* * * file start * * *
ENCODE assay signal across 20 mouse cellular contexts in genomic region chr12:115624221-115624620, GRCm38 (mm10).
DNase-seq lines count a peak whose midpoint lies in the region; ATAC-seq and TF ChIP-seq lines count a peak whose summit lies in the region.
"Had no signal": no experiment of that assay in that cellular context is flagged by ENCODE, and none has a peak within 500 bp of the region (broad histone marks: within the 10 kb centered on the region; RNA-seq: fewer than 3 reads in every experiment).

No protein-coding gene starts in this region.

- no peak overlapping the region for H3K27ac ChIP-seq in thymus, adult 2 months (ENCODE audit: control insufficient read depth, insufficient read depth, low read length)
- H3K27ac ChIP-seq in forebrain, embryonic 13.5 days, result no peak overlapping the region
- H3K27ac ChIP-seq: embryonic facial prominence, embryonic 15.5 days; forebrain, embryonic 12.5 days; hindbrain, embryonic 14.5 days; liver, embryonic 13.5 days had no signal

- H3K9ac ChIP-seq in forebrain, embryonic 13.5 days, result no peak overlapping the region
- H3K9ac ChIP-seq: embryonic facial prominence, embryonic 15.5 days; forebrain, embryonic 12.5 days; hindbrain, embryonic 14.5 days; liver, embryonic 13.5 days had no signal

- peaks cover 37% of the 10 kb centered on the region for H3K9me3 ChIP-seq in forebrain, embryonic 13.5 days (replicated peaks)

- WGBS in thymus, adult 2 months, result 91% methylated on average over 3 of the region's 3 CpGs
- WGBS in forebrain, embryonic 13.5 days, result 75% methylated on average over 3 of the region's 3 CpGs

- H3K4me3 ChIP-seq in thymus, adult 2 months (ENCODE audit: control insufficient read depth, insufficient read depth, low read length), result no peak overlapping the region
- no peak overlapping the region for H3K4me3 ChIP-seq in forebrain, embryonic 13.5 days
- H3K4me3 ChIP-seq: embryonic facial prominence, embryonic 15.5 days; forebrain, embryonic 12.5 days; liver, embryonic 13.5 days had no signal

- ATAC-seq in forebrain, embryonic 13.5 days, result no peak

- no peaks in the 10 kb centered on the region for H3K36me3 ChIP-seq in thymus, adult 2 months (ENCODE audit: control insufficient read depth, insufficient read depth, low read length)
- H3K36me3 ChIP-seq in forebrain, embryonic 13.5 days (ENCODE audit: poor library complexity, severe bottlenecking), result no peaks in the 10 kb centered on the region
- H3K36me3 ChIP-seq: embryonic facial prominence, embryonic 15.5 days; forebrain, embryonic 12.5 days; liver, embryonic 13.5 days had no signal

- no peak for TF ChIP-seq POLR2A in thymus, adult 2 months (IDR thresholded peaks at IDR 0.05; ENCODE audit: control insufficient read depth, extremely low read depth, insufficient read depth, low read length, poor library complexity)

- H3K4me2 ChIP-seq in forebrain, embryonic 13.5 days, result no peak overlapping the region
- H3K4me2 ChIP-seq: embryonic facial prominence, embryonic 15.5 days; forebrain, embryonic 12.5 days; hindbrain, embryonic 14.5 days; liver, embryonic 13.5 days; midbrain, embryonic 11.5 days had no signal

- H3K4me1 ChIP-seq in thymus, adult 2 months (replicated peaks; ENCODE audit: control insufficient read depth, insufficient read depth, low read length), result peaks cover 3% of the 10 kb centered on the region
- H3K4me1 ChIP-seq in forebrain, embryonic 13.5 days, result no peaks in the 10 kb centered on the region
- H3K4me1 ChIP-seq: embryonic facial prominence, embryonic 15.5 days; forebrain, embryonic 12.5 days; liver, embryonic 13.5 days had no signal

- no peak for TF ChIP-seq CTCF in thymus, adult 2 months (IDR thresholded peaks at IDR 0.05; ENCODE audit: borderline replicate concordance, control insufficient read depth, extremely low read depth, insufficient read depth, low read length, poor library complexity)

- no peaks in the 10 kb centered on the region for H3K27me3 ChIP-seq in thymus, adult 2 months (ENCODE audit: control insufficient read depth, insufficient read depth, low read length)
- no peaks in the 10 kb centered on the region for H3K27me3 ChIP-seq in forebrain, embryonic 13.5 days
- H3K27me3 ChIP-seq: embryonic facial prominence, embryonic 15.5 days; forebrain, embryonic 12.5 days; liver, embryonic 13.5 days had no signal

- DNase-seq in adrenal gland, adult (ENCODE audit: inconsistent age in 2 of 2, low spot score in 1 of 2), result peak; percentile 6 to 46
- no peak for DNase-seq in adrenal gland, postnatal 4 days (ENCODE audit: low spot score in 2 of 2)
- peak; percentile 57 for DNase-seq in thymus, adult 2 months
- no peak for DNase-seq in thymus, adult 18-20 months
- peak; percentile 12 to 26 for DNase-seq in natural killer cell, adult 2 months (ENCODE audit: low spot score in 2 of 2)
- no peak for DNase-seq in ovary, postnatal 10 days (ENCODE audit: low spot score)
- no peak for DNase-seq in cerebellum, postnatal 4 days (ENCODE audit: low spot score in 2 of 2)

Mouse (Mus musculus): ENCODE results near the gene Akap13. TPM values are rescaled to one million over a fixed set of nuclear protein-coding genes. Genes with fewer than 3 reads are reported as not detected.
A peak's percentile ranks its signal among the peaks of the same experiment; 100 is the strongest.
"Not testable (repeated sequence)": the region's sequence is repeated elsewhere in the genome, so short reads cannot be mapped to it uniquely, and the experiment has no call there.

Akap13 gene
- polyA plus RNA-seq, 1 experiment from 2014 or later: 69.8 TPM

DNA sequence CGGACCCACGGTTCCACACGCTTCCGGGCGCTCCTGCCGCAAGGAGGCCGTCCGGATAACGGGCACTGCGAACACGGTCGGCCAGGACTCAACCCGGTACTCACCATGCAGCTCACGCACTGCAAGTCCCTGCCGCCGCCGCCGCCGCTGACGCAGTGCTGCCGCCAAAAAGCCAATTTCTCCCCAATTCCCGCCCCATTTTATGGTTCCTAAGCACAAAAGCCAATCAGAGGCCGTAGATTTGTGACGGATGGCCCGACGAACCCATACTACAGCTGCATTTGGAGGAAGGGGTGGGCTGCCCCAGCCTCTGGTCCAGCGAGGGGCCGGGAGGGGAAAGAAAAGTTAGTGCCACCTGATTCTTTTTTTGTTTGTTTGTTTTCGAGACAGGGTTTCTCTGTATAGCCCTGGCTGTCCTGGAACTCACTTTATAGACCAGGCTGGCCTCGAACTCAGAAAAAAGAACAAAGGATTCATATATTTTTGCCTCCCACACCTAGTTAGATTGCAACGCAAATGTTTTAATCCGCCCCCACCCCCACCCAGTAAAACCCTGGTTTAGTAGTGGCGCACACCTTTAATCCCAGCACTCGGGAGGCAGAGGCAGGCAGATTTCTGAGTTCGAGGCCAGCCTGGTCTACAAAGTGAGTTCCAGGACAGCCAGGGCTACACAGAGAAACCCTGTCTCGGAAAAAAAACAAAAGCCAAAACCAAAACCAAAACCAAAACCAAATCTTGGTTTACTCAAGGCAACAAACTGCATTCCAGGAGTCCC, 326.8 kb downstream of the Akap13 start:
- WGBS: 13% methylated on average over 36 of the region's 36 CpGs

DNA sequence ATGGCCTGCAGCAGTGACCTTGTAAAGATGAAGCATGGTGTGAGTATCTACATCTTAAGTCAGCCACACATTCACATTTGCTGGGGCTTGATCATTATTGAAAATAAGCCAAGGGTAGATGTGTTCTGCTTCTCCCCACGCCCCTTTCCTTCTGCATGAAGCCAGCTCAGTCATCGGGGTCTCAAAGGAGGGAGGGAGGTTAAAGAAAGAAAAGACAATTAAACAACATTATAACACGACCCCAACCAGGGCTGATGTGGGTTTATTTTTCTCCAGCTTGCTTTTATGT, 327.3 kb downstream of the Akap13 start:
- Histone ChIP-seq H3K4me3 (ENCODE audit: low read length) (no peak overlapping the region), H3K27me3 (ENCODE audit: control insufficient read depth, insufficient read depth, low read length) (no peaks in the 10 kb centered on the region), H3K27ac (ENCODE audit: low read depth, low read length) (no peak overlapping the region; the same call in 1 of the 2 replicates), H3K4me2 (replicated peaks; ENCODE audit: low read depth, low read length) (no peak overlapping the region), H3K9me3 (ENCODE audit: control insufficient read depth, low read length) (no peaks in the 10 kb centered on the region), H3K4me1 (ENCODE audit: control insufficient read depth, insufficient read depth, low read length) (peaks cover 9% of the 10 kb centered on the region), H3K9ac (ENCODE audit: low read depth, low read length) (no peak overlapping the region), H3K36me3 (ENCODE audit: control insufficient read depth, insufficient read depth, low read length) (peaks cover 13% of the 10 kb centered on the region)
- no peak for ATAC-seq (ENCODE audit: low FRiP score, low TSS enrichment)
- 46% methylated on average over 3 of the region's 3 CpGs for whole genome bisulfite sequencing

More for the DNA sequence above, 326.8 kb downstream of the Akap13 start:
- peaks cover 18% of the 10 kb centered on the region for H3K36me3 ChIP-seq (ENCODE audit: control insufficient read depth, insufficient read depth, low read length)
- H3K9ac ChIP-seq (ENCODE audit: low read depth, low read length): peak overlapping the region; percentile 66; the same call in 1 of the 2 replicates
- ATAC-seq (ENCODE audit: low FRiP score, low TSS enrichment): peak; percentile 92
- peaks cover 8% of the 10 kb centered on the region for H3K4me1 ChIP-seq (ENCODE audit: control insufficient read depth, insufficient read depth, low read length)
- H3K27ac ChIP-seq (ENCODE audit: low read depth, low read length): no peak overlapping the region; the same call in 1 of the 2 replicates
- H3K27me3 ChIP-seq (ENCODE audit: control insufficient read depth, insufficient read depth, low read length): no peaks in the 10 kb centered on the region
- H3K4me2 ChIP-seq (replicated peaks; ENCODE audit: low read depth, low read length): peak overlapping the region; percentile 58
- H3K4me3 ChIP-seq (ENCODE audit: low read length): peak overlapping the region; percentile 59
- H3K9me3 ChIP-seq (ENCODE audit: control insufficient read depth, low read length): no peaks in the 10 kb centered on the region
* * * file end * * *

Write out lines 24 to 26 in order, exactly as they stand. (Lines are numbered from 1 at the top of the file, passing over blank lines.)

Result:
- H3K4me1 ChIP-seq in forebrain, embryonic 13.5 days, result no peaks in the 10 kb centered on the region
- H3K4me1 ChIP-seq: embryonic facial prominence, embryonic 15.5 days; forebrain, embryonic 12.5 days; liver, embryonic 13.5 days had no signal

- no peak for TF ChIP-seq CTCF in thymus, adult 2 months (IDR thresholded peaks at IDR 0.05; ENCODE audit: borderline replicate concordance, control insufficient read depth, extremely low read depth, insufficient read depth, low read length, poor library complexity)